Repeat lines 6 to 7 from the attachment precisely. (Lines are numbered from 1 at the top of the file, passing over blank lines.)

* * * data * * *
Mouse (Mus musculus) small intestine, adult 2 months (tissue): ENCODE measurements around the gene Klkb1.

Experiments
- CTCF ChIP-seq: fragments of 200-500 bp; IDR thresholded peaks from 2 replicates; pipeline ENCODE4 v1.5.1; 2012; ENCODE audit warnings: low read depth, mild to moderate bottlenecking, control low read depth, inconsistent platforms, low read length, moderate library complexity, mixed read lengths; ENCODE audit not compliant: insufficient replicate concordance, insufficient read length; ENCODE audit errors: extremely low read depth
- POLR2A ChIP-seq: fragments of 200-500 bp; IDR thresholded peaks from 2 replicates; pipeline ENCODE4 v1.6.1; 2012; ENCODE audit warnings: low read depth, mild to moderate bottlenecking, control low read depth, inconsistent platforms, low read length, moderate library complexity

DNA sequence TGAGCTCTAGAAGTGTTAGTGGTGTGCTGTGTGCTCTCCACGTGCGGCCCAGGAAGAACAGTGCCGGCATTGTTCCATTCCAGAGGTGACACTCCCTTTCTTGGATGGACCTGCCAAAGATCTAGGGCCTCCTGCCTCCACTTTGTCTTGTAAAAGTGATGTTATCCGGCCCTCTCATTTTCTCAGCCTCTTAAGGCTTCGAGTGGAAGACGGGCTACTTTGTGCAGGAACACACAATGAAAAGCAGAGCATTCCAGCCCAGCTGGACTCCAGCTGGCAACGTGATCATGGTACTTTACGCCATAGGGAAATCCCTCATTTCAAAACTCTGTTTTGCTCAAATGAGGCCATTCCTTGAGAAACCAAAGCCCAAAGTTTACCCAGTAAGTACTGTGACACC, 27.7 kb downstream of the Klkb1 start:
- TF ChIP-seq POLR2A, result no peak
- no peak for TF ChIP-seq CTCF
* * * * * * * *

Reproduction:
- TF ChIP-seq POLR2A, result no peak
- no peak for TF ChIP-seq CTCF